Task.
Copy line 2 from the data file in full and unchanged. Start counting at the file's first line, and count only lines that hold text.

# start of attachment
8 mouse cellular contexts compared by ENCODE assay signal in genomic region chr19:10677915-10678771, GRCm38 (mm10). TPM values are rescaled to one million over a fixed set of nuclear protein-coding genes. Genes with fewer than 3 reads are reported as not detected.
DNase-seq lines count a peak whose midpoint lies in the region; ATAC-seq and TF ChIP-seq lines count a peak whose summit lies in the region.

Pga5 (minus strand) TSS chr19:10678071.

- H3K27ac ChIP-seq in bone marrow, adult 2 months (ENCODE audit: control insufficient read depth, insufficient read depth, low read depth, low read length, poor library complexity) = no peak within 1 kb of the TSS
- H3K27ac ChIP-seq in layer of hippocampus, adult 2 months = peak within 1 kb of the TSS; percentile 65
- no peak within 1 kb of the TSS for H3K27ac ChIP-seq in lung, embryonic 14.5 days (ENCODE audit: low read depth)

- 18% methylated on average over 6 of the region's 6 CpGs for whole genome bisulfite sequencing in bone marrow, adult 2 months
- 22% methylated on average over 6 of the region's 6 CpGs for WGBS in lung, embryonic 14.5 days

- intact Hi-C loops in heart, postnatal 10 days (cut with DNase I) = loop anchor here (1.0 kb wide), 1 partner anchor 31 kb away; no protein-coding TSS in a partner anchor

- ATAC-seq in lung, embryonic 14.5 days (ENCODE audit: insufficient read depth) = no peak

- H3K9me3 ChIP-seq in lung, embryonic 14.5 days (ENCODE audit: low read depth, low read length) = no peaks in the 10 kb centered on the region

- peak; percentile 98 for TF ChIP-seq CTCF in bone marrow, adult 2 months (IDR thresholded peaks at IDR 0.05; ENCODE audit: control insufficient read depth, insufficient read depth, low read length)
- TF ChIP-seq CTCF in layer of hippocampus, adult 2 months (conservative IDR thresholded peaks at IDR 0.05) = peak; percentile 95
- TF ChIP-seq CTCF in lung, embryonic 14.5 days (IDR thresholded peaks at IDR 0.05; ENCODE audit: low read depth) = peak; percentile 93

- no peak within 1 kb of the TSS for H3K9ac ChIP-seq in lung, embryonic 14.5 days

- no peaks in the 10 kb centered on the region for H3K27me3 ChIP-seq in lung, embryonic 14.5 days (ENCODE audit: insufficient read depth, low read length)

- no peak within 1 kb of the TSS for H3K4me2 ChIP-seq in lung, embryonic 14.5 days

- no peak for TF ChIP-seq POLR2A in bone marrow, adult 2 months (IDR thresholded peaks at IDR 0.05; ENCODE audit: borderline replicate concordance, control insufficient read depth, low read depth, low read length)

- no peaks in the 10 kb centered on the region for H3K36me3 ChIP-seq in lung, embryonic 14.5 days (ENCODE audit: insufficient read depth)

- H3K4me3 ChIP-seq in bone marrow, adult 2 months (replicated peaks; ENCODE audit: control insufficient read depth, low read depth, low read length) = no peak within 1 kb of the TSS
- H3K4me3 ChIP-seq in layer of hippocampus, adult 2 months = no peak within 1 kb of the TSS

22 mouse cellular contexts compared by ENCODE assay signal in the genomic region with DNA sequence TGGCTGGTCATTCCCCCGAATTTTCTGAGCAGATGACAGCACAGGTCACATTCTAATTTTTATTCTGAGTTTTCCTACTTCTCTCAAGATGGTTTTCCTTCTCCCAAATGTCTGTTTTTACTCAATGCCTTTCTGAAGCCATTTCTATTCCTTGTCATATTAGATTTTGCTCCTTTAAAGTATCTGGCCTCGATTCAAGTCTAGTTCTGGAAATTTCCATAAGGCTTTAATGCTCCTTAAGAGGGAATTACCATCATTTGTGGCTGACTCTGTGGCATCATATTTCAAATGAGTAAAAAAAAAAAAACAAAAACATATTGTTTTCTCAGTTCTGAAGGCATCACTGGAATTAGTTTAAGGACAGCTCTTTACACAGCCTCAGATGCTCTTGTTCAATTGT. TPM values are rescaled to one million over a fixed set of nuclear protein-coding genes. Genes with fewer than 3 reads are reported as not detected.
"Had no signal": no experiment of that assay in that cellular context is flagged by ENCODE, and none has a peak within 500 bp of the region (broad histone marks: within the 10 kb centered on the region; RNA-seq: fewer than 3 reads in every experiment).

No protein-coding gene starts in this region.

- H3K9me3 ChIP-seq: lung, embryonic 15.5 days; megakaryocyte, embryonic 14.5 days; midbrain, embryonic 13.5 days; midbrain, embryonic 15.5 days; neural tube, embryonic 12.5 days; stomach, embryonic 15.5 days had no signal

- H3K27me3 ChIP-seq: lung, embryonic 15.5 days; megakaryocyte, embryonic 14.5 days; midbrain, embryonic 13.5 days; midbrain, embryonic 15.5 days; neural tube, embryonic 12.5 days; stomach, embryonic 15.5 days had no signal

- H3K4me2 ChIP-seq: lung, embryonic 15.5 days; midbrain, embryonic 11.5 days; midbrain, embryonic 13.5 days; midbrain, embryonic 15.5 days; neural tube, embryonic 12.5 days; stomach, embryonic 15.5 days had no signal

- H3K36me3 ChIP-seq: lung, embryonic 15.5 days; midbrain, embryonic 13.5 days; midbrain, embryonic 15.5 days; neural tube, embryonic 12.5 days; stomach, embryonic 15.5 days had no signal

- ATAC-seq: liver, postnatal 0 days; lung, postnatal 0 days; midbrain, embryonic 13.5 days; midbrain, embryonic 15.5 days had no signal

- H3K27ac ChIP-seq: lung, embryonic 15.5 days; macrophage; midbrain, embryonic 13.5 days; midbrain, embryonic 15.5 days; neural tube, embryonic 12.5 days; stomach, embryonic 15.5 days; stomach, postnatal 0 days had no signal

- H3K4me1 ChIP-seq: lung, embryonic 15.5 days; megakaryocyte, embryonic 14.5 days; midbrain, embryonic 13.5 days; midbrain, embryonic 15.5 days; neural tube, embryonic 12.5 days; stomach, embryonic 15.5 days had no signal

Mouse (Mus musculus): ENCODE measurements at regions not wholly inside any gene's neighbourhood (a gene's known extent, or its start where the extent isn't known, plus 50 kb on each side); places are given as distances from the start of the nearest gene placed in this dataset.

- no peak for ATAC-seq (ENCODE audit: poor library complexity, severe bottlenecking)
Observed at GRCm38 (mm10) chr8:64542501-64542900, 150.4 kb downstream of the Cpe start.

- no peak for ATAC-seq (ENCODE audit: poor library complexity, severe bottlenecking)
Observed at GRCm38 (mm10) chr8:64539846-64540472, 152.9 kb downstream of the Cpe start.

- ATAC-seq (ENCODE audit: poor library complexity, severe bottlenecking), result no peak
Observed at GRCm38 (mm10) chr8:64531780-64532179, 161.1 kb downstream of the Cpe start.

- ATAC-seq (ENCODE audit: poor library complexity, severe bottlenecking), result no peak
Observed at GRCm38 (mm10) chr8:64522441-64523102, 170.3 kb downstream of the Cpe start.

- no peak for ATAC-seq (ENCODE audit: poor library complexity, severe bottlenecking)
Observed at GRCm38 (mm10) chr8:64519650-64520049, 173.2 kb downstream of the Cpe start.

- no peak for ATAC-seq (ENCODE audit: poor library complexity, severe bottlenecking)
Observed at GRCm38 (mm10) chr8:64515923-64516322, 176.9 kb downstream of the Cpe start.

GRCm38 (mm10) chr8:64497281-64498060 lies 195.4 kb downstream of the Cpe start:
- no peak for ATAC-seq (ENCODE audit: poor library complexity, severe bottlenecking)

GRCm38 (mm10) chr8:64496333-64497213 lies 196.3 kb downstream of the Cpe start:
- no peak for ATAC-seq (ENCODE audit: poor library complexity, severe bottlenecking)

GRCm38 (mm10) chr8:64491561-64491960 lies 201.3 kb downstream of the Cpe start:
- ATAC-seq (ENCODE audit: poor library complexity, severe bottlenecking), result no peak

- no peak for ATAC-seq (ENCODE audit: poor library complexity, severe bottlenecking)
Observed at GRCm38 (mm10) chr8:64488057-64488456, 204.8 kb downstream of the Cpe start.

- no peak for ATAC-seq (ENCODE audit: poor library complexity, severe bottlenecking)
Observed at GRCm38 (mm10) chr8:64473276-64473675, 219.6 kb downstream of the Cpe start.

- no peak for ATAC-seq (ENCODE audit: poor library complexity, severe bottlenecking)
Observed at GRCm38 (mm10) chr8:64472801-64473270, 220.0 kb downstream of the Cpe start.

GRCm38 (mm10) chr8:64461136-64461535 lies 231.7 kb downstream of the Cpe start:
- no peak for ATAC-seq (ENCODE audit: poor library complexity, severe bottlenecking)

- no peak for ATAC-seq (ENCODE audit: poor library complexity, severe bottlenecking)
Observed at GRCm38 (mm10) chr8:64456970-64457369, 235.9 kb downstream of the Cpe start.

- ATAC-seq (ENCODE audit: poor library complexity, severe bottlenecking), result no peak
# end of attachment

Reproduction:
DNase-seq lines count a peak whose midpoint lies in the region; ATAC-seq and TF ChIP-seq lines count a peak whose summit lies in the region.